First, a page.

Zero-Carbon Transition – Latest signals of change (20.11.20)The We Mean Business coalition
Here are just some of the signals of change from the past week, demonstrating the transition to a resilient and inclusive zero-carbon future is accelerating.
UK Prime Minister Boris Johnson unveiled the government’s 10-point climate action plan for a ‘green industrial revolution which will create and support up to 250,000 British jobs’. Some 150 countries have indicated they will make stronger commitments under the Paris Agreement by the end of 2020, according to a new tracker. Japanese lawmakers have declared a climate emergency. The US economy is on track to reach its lowest level of greenhouse gas emissions in at least three decades, according to BloombergNEF. UK bank Natwest and South Korean bank Shinhan Financial Group have both committed to set a science-based target. The Bezos Earth Fund has granted $10 million to Rocky Mountain Institute to tackle emissions related to US buildings, energy-intensive industrial and transport sectors.
The EU has committed to increase offshore wind capacity by a factor of 25 by 2050, and to reach 60% share of renewables by 2030. The European Commission is planning to boost development in ocean energy sources like wave and tidal, according to a draft policy document. General Electric is in talks to build a wind turbine factory on the UK’s north-east coast, potentially creating at least 3,000 jobs, to supply the Dogger Bank offshore wind farm. Dogger Bank, which will be the world’s biggest offshore wind farm is set to get the go-ahead from SSE, as part of the energy company’s plans to treble renewable electricity output in the next decade. As part of the 10-point plan, the UK government has committed to producing enough offshore wind to power every home, as previously announced.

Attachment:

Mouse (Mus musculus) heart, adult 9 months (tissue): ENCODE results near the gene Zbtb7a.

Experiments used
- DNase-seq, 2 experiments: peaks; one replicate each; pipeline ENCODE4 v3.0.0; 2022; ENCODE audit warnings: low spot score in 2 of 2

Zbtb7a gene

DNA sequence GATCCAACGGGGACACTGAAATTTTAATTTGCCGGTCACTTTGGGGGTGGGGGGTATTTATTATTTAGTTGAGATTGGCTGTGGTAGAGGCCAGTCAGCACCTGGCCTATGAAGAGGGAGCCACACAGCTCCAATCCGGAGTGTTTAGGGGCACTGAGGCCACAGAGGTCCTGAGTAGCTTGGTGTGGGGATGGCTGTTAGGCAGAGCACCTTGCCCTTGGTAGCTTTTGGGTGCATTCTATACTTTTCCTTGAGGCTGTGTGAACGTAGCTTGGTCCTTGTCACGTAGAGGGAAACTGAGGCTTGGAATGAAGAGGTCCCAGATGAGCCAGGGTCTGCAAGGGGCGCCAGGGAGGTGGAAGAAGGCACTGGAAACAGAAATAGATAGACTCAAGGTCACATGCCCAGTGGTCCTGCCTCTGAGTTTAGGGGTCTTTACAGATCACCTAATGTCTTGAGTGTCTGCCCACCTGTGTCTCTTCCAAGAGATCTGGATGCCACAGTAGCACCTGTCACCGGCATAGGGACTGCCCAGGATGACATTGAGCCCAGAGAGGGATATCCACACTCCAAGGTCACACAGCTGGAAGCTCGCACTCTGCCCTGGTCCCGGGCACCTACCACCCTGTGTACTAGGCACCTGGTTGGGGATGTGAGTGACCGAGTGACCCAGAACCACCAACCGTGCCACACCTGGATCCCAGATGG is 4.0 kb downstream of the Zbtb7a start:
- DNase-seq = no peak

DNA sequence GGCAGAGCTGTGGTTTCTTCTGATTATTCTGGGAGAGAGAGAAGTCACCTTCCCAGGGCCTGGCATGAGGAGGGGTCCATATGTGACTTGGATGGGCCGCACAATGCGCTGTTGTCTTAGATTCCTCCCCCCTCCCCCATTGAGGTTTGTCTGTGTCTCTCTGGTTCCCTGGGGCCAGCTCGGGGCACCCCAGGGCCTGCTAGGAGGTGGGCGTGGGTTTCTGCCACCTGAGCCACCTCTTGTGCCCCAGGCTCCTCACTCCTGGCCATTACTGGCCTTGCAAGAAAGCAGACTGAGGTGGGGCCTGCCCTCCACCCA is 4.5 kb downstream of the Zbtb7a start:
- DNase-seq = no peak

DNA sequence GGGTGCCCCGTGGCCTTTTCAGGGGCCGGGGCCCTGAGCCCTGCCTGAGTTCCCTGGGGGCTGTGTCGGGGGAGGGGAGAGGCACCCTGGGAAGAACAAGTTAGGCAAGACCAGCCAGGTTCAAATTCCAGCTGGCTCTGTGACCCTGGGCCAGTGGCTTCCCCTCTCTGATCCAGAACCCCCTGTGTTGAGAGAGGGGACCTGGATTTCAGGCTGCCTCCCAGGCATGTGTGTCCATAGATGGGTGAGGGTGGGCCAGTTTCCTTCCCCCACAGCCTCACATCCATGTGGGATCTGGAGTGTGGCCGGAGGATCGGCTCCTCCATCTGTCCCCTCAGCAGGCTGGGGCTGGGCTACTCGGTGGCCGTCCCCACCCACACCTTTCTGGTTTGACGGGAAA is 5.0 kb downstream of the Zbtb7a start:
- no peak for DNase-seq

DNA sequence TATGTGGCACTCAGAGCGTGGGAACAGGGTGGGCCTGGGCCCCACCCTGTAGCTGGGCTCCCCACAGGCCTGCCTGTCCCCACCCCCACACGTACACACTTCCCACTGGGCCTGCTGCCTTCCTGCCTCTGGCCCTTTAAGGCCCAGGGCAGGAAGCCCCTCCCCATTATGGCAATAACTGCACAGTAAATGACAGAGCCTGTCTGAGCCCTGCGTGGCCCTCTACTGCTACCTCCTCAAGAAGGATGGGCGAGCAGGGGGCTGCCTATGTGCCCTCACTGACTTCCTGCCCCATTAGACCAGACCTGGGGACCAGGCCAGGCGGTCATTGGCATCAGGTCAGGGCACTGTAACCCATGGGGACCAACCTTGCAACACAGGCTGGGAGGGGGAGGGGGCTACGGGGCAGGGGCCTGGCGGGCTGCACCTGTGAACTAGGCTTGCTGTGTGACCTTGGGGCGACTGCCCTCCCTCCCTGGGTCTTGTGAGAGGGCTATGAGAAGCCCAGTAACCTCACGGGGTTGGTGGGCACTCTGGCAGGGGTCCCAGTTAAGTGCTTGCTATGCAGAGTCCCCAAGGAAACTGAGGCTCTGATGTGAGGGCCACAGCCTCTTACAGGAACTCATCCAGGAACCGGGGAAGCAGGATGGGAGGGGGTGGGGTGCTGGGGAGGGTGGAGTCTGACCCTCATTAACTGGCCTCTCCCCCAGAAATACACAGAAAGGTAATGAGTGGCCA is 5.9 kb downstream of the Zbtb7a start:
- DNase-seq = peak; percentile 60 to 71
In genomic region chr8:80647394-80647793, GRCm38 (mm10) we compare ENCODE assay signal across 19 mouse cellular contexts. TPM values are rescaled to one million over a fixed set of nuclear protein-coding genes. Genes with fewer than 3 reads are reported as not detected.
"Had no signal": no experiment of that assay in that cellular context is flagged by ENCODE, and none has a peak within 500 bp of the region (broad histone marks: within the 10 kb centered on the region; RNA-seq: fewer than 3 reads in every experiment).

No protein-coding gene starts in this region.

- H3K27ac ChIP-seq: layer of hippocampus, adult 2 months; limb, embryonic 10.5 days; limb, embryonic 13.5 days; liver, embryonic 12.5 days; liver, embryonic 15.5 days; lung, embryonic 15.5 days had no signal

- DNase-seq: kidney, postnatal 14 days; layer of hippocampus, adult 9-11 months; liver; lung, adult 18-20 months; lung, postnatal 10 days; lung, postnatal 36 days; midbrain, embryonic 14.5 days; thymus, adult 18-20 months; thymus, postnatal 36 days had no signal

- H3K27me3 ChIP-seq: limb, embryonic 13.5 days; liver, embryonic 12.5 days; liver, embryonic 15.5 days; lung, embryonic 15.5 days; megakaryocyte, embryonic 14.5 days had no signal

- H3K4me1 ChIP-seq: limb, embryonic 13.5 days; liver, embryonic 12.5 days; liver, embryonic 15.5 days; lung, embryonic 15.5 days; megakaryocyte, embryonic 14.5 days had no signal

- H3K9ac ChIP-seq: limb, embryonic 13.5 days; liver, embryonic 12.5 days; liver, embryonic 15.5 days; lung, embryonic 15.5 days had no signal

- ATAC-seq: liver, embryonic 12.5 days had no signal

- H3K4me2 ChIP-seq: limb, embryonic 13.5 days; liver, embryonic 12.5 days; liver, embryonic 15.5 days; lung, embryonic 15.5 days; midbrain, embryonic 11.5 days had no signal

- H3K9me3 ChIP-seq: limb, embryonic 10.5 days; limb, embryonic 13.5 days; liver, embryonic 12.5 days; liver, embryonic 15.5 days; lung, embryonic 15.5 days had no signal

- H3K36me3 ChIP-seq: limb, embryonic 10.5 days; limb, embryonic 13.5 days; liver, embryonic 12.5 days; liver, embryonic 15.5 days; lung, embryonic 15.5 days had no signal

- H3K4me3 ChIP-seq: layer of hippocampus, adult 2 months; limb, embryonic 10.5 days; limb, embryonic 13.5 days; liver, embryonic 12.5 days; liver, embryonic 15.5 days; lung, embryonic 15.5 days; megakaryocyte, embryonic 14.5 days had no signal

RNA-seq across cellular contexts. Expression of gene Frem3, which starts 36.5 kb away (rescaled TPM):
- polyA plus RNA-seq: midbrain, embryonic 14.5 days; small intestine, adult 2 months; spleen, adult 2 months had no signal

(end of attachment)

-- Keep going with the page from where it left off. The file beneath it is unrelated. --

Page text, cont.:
The UK government has brought forward the end date for sales of new petrol and diesel cars by 10 years to 2030; sales of new hybrid vehicles will be allowed to continue until 2035. German seaport and logistics company BLG Logistics Group AG & Co. has had its science-based target approved. India is investing $1.35 billion over three years on 1,000 liquefied natural gas fuelling stations in a bid to reduce diesel consumption. And the UN shipping agency has approved measures to boost energy efficiency in vessels.
Zero-Carbon Built Environment and Heavy Industry
The world’s largest gold mining company Newmont Corporation has committed to set a science-based target and Japanese homebuilding company Miyakoda Construction has had its commitment approved. One of the world’s largest oil field service companies Halliburton has also had its target approved. As part of the 10-point plan, the UK government announced plans to become a world leader in carbon capture and storage technology, generate 5 GW of low-carbon hydrogen production capacity by 2030, install 600,000 heat pumps every year by 2028 and ban gas boilers.
Zero-Carbon Land Use and Nature-Based Solutions
Russian food retailer X5 Retail Group, US agricultural and food production company Fresh Del Monte Produce, Irish food companies Kepak Group and Linden Foods have all committed to set a science-based target. And as part of the 10-point plan, the UK government has committed planting 30,000 hectares of trees every year.